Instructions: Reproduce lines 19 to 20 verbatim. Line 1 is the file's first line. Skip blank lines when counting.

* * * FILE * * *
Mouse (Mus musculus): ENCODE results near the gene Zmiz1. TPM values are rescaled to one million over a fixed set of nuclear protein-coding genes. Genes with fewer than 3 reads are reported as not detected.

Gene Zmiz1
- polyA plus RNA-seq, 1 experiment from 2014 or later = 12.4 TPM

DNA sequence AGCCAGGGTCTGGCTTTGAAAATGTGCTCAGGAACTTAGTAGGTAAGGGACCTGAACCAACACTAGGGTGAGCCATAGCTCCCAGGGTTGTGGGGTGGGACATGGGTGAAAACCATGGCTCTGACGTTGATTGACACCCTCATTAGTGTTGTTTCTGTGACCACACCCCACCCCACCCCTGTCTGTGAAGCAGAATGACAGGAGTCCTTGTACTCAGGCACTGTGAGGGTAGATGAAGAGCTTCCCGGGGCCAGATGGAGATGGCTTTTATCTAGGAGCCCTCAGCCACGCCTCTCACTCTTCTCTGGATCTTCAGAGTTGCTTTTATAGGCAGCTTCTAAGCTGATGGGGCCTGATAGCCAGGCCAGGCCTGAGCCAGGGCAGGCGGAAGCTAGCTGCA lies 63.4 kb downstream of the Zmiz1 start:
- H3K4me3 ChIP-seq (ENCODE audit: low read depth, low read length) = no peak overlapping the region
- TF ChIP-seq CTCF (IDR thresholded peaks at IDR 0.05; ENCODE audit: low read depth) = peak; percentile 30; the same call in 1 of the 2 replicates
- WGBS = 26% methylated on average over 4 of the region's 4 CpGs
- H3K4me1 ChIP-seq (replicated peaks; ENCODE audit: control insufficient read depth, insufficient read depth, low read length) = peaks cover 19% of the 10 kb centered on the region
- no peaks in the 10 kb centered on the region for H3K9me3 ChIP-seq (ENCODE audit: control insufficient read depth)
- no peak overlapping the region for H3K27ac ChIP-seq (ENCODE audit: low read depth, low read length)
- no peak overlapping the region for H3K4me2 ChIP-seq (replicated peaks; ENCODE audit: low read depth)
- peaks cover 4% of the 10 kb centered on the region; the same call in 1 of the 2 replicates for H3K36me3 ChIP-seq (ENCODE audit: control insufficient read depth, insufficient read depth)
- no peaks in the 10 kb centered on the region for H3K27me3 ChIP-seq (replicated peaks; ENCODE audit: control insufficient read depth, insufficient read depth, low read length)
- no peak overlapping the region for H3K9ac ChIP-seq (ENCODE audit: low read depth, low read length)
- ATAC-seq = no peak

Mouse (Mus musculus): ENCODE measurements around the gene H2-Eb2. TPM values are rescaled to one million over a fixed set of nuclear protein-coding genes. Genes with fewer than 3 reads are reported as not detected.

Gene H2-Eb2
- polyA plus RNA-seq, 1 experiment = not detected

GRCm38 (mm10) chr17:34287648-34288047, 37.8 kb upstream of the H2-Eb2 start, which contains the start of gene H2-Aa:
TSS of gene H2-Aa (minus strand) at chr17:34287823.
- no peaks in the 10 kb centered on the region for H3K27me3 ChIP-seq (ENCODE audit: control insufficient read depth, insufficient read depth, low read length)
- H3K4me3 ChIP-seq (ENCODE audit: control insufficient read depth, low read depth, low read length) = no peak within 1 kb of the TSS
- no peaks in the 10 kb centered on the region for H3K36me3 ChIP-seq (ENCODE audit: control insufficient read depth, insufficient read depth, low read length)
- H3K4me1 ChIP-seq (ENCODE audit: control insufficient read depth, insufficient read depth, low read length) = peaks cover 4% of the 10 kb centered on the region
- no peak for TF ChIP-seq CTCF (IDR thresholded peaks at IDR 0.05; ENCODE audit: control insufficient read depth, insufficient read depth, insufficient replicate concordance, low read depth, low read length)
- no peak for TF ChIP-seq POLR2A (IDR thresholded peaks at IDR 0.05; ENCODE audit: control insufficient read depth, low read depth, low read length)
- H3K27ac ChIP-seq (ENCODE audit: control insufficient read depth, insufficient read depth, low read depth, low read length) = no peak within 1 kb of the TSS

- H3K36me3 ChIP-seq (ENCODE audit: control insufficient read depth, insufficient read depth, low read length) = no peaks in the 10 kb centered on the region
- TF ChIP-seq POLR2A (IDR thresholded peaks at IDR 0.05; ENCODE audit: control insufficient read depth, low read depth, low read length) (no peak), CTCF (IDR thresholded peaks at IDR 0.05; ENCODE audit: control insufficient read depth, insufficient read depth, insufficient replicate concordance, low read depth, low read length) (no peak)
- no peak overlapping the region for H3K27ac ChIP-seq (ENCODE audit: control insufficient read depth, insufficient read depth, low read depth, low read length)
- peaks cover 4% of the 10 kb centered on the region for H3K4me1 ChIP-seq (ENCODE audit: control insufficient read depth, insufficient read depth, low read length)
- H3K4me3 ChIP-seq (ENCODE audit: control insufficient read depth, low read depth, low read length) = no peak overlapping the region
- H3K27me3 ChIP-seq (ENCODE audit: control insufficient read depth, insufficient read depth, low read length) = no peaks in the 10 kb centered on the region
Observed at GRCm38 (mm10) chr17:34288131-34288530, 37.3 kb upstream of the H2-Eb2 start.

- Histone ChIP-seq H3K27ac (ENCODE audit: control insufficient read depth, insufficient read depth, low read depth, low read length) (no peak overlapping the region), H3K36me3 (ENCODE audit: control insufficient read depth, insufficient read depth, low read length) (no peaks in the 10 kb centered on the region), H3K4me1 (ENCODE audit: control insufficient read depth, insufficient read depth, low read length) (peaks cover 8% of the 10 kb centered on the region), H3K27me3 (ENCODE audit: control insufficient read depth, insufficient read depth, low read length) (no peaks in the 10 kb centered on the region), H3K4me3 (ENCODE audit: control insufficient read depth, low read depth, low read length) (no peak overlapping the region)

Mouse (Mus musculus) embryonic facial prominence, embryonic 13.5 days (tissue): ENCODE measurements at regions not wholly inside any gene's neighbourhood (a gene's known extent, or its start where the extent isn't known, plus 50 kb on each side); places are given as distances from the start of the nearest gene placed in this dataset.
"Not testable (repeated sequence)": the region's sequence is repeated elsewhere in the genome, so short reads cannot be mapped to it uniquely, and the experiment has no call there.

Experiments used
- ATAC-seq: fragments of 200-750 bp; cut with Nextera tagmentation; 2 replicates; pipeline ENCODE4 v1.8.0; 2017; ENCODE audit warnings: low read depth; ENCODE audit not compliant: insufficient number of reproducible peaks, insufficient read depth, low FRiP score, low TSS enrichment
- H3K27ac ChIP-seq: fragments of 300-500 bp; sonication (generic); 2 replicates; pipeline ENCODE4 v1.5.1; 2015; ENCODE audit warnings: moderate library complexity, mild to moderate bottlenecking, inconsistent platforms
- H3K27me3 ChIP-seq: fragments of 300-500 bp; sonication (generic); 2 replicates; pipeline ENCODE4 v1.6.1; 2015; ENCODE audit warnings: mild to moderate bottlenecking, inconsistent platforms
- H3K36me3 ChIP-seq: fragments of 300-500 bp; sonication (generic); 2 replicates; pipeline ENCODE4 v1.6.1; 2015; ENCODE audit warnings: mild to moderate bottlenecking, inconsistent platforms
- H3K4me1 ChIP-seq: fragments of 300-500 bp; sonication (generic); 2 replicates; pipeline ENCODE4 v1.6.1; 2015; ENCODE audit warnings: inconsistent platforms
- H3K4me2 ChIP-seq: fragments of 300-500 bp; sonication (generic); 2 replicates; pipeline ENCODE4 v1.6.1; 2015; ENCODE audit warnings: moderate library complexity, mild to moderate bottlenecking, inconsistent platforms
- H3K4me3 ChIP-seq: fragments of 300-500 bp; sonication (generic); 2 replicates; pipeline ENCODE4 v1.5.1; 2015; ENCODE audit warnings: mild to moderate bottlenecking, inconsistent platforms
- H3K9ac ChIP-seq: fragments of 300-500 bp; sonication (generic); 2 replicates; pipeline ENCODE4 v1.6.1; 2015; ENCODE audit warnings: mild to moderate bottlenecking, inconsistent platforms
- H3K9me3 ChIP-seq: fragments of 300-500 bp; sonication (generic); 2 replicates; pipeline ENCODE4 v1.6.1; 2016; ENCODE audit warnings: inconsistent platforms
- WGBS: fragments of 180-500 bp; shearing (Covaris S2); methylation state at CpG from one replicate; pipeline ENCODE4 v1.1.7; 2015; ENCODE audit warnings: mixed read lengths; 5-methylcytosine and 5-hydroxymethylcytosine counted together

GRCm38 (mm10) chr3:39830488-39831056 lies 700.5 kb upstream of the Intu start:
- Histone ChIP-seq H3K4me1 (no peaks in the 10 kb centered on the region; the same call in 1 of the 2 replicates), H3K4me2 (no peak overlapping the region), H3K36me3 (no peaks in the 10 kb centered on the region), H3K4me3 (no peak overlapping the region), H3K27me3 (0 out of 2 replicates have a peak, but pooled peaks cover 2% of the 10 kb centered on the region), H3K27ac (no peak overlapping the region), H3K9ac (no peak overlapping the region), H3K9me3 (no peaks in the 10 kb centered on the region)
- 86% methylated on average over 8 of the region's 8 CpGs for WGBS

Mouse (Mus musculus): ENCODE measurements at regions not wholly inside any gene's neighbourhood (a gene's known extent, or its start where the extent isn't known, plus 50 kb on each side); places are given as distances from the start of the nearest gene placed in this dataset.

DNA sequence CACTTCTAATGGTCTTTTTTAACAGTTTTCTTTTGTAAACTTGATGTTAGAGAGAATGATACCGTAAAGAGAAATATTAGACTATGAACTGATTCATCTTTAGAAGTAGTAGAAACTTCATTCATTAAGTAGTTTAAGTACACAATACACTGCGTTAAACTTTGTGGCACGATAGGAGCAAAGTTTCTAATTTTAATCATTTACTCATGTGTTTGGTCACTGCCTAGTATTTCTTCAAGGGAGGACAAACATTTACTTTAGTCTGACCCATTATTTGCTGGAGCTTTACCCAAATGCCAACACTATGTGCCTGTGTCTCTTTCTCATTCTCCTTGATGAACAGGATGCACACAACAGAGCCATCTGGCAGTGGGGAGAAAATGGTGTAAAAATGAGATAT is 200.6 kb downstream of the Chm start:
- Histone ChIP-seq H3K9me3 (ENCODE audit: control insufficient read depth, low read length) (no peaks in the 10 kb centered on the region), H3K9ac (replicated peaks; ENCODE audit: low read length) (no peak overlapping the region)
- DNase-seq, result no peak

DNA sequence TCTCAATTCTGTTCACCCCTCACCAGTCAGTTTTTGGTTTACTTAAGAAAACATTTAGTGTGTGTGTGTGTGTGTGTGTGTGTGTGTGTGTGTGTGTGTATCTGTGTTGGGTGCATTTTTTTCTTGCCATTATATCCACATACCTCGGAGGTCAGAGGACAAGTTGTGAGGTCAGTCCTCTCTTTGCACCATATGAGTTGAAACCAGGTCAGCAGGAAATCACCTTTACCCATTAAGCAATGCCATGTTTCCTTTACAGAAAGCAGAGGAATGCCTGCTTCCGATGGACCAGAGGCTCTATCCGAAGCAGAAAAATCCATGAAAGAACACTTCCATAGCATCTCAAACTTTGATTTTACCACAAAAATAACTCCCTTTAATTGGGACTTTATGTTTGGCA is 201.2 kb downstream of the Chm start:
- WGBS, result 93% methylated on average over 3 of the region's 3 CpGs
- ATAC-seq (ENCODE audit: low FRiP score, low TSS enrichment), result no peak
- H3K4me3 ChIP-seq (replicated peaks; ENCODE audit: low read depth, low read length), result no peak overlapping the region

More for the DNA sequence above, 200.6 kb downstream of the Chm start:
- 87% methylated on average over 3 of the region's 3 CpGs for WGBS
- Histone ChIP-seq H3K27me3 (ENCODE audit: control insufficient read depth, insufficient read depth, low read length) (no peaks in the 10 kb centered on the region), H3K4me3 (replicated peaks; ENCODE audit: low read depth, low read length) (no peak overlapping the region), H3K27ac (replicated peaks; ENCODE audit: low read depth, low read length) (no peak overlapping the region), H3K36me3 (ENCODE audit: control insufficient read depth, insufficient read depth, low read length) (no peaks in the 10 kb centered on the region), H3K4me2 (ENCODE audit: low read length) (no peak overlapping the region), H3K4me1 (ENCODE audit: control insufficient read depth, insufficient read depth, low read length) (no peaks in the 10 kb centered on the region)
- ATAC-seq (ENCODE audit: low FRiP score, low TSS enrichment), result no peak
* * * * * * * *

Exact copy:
GRCm38 (mm10) chr17:34287648-34288047, 37.8 kb upstream of the H2-Eb2 start, which contains the start of gene H2-Aa:
TSS of gene H2-Aa (minus strand) at chr17:34287823.